In the midst of Thailand’s dramatic flood crisis, and the destruction of 10 or 20 percent of the main season rice crop, the government of Yingluck Shinawatra has commenced implementation of its highly contentious rice mortgage scheme. Under the scheme, farmers can receive a generous 15,000 baht per tonne for their rice (or less, depending on the moisture content) under an arrangment in which rice delivered to a nation-wide network of approved rice mills gives them immediate access to credit at the Bank of Agriculture and Cooperatives.
The scheme got underway in 30 provinces on 7 October, and farmers were reported to be already bringing in rice to participate in the scheme on the afternoon of that day. Appearing on Voice TV on the first day of the scheme’s operation, Deputy Commerce Minister Phum Saraphol was confident about the scheme’s success, but also realistic about the risks it faced. In particular he openly acknowledged the risk of corruption, saying that the government had to learn the lessons of the past and try to avoid them happening again.
He said that the government would be working hard to ensure that rice entering the scheme was legitimate. Monitoring techniques would include: comparing the amount of rice pledged by farmers with information on their land holdings; making sure that local authorities guaranteed that those participating in the scheme were actually rice cultivators; and using DNA testing to detect rice grown abroad and smuggled into Thailand. A special hotline has been set up to receive reports of impropriety.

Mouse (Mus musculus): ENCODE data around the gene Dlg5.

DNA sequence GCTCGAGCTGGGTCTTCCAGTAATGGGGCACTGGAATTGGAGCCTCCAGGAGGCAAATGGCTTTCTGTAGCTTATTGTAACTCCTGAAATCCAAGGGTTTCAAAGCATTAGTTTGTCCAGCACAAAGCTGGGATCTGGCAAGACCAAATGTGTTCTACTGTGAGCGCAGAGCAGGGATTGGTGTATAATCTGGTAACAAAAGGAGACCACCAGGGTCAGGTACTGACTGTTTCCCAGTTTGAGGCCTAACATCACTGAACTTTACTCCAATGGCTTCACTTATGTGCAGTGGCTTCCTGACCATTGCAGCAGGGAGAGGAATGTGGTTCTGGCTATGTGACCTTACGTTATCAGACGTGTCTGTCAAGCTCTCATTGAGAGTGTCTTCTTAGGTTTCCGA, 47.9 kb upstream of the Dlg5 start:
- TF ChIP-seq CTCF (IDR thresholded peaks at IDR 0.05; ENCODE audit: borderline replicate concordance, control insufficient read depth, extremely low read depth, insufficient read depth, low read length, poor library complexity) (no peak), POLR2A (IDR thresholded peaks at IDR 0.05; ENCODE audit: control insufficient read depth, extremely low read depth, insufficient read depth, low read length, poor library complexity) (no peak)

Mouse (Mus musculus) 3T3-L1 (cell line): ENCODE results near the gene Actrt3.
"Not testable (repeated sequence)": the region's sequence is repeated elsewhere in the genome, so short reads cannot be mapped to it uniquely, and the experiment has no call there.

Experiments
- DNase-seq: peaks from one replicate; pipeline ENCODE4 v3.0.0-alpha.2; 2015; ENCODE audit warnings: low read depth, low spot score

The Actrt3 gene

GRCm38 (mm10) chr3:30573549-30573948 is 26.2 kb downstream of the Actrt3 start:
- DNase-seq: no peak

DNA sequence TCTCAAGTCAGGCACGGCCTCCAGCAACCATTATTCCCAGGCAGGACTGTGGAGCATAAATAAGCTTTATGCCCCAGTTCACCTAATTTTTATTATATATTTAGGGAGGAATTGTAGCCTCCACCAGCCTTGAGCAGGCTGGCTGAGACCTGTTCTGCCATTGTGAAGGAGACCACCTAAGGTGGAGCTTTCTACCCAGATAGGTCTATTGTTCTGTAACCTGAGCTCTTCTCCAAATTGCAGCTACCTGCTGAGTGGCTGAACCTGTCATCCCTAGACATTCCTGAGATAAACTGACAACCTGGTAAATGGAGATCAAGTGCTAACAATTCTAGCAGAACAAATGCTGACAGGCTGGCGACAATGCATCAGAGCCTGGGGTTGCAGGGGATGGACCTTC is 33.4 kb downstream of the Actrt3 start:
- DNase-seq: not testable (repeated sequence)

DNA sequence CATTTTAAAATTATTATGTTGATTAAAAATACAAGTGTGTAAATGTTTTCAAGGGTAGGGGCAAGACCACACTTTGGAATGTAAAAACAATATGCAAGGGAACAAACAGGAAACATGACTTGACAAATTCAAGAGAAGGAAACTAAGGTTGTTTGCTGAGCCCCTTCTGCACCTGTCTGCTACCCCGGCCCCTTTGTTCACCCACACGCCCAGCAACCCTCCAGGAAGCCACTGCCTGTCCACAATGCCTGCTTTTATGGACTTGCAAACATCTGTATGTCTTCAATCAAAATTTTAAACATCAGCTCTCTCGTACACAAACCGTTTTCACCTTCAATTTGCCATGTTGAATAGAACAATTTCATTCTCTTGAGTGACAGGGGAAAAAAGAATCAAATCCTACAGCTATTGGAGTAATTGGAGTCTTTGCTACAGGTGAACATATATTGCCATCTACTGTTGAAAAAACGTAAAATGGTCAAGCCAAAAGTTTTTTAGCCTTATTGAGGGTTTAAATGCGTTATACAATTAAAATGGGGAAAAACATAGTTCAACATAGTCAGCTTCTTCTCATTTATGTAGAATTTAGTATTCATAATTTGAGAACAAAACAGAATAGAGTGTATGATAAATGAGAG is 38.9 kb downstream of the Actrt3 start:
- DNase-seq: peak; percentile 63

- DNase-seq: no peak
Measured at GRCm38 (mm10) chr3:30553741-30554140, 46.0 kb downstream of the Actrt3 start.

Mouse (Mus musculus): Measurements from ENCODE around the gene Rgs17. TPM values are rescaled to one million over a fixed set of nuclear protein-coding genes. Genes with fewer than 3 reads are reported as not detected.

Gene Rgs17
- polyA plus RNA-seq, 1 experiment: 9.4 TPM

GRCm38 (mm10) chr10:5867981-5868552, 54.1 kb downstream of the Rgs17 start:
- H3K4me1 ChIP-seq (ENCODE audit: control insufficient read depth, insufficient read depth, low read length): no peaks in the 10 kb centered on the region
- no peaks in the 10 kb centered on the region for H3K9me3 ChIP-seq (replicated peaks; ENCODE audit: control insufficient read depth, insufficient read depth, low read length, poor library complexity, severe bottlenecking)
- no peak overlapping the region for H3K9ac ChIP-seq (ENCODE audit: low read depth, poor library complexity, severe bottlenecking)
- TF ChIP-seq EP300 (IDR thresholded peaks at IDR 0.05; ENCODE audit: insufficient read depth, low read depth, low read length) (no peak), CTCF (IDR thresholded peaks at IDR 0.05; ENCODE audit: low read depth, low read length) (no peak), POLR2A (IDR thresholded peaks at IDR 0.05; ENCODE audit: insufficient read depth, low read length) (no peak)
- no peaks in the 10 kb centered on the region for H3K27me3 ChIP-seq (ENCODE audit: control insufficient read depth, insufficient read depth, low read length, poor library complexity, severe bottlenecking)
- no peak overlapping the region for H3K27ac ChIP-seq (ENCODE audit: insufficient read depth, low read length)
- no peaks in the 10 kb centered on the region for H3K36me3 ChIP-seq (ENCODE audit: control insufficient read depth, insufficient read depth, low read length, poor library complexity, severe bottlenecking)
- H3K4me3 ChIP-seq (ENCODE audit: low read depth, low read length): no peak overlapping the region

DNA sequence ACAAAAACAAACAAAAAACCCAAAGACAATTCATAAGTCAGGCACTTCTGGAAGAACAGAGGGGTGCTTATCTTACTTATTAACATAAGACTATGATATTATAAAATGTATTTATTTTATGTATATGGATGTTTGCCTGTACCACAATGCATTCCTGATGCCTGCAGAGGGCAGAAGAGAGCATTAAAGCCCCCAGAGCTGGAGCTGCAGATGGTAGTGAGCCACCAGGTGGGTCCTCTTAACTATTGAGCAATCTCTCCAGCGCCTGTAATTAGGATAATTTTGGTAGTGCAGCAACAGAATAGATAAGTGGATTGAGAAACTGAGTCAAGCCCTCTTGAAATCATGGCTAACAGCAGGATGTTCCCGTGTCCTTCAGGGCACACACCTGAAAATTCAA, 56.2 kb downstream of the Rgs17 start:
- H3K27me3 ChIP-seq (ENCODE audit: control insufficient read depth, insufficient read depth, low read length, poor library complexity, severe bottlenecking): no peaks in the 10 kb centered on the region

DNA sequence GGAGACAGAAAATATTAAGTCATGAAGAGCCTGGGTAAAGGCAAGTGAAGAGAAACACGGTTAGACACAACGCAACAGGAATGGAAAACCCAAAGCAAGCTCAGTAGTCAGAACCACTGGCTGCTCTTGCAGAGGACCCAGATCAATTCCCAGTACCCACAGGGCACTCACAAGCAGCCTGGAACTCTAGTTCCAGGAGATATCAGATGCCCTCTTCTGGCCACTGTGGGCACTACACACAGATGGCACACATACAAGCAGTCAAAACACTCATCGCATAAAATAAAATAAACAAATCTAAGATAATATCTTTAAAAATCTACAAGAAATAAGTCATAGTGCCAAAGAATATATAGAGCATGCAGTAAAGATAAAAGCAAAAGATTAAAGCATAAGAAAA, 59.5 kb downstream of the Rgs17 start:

In response to concerns expressed about the high cost of the scheme (with estimates of hundreds of billions of baht) the Minister argued that this was, in fact, a rotating fund with the government recovering the money it had invested once the rice was sold. (This certainly sounds attractive, but the fund will quickly diminish if the government cannot sell the rice at the high price it has paid to farmers.) He compared the government’s rotating rice fund with the non-rotating 70 billion baht outlay by the former Democrat government, which only provided farmers with 10,000 baht per tonne.
Minister Phum also argued that the overall cost of the scheme to the government would be reduced as a result of increased revenue deriving from the economic stimulus generated by additional income earned by rice farmers.
This ambitious and expensive rice scheme raises many questions which New Mandala will be following over the coming months. Key questions include:
- What will be the impact of higher rice prices on poor consumers?
- What will be the impact on Thailand’s rice exports?
- Will the government have to subsidise exports at a price lower than that paid to farmers?
- Will the government be successful in managing corruption?
- How much will rice millers and rice warehouse owners gain from the scheme?
- Will farmers who have lost their rice crop as a result of flooding want to switch back to an income-guarantee scheme?